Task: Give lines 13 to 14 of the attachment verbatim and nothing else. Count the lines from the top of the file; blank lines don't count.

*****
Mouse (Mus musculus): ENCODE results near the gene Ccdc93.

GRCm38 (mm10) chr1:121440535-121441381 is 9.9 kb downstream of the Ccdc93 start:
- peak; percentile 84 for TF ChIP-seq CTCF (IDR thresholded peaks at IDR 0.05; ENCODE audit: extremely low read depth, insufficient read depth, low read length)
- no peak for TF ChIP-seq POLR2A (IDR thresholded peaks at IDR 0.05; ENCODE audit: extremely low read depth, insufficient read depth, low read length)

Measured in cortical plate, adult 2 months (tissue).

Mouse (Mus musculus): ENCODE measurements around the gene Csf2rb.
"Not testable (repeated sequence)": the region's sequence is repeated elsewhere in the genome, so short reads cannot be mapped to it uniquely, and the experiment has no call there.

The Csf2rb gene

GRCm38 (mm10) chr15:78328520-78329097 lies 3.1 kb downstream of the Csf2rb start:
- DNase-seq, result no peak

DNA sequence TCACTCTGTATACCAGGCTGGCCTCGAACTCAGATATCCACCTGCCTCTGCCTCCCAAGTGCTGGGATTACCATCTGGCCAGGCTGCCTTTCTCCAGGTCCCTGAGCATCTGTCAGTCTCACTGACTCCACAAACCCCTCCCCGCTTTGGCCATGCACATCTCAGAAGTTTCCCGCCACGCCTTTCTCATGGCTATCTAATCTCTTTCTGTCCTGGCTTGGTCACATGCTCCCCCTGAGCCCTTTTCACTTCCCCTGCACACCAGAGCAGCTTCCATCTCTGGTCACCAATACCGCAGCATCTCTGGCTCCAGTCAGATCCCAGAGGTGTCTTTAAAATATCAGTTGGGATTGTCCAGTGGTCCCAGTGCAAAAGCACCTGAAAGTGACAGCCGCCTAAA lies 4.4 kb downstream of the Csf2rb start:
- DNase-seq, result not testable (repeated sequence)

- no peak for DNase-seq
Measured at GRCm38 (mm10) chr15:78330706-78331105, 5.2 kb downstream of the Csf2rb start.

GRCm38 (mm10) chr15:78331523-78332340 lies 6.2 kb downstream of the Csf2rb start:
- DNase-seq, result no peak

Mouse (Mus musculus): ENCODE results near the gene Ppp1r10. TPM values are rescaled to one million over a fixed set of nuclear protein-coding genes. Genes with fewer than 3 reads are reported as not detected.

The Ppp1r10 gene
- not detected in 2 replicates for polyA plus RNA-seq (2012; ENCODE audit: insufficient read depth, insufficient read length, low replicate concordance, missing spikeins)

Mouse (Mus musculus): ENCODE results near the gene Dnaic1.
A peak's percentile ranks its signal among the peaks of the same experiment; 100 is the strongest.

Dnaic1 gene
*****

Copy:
- no peak for DNase-seq
Measured at GRCm38 (mm10) chr15:78330706-78331105, 5.2 kb downstream of the Csf2rb start.